PEOPLE POWER WILL INFLUENCE GOVERNMENT POLICY
The last time I sat on a plane was around 10 years ago, on a visit to see my sister in Jersey. It was one of just a handful of flights I’ve ever taken – a few trips to various European cities and Mediterranean islands throughout my late teens and early 20s, and a single long-haul flight to New York for my 21st birthday – but for some reason it was the one that made me question most what I was doing. Though I had been aware of the climate impact of aviation for many years, and had taken steps in other areas of my life to be green, I hadn’t really appreciated how much my carbon footprint grew with each flight. Stepping off that plane in the Channel Islands, not far off being able to actually see where I’d just flown from, I thought, what am I doing? There is a perfectly good boat that goes to Jersey with a fraction of the emissions. It’s not much use my being vegan and buying green energy and not driving if I continue to travel by plane. And that was my last flight. Arriving by boat is far more exciting anyway.
Since then, it’s not like I haven’t travelled. I’ve been to Copenhagen, the Mediterranean, Ireland, France, Germany, and I’ve done lots of travelling within the UK. A flight-free life isn’t a boring life, or a restrictive one. I’m perfectly able to access all the places I want to go, and if I do decide to cross oceans one day, it will be by sea rather than sky.
For years, my individual actions have remained just that: individual. Quiet, understated, personal choices that fit with my desire to live a sustainable life. That has always been enough. But not any more. We are on the brink of climate breakdown. Species are becoming extinct at an alarming rate. The concentration of CO2 in the atmosphere is at its highest level ever. So I’m no longer happy with quietly living my sustainable life – I feel a strong drive to encourage everyone to look at their actions, too, and examine where they could make different choices.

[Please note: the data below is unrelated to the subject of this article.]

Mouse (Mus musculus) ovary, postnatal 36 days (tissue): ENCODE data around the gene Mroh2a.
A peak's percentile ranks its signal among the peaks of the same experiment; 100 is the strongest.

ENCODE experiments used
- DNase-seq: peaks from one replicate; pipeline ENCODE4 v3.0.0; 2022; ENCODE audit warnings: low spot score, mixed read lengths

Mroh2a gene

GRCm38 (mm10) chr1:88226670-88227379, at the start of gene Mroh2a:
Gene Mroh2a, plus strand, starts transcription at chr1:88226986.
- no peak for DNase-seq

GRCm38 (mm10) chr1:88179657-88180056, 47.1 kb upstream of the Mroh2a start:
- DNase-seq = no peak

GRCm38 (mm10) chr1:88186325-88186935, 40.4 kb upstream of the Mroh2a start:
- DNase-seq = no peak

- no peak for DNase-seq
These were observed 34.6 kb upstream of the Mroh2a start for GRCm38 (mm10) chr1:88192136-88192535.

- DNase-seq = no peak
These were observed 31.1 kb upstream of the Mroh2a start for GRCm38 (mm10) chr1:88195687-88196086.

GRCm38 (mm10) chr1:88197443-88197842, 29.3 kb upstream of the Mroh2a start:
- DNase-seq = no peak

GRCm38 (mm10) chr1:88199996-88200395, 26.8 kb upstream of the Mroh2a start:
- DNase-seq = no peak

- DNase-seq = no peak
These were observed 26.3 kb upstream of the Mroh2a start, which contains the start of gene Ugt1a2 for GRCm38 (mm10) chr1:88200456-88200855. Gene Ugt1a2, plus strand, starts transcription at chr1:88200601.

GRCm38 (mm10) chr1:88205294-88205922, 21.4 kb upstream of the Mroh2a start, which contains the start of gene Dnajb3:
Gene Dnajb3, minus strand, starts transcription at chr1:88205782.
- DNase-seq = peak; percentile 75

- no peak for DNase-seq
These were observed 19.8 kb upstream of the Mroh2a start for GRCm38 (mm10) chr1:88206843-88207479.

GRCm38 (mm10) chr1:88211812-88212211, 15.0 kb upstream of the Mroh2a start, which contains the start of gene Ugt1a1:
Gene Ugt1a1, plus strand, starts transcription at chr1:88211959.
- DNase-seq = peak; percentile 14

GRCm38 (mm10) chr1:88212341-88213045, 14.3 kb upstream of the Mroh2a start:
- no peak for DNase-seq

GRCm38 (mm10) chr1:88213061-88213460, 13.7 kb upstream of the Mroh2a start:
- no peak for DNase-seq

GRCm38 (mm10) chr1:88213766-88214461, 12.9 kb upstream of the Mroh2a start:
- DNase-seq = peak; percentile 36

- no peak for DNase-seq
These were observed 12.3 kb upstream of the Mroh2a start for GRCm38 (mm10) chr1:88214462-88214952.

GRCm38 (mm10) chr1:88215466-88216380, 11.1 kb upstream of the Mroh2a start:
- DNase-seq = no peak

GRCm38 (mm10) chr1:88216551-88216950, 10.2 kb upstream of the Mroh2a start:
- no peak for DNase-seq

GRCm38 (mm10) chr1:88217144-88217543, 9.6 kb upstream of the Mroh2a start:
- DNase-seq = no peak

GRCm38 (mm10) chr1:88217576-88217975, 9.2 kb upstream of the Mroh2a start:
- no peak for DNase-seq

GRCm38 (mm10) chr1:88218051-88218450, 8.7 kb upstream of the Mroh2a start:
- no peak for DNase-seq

That’s where Flight Free 2020 started. It’s a people-powered campaign that encourages people to reduce their carbon footprint by pledging to take a year off flying. The pledge doesn’t activate until it reaches 100,000, which means that it’s not just one person acting alone and feeling that their action doesn’t achieve anything. If we can show that many people are willing to make a change in order to avoid climate breakdown, we could start to influence industry and government policy.
The campaign is modelled on the Swedish version that started last year, and has contributed to a drop in flight bookings and a rise in rail travel. It’s also feeding into the wider climate change debate and influencing government policy on things like Air Passenger Duty.
Because flying really is where we make the most impact. Just one transatlantic flight can bump up your carbon footprint by 3 tonnes of CO2 – more than the annual allowance recommended by the IPCC. So taking a year off flying could be your most positive step in addressing the coming climate crisis.
Could you do it? www.flightfree.co.uk/pledge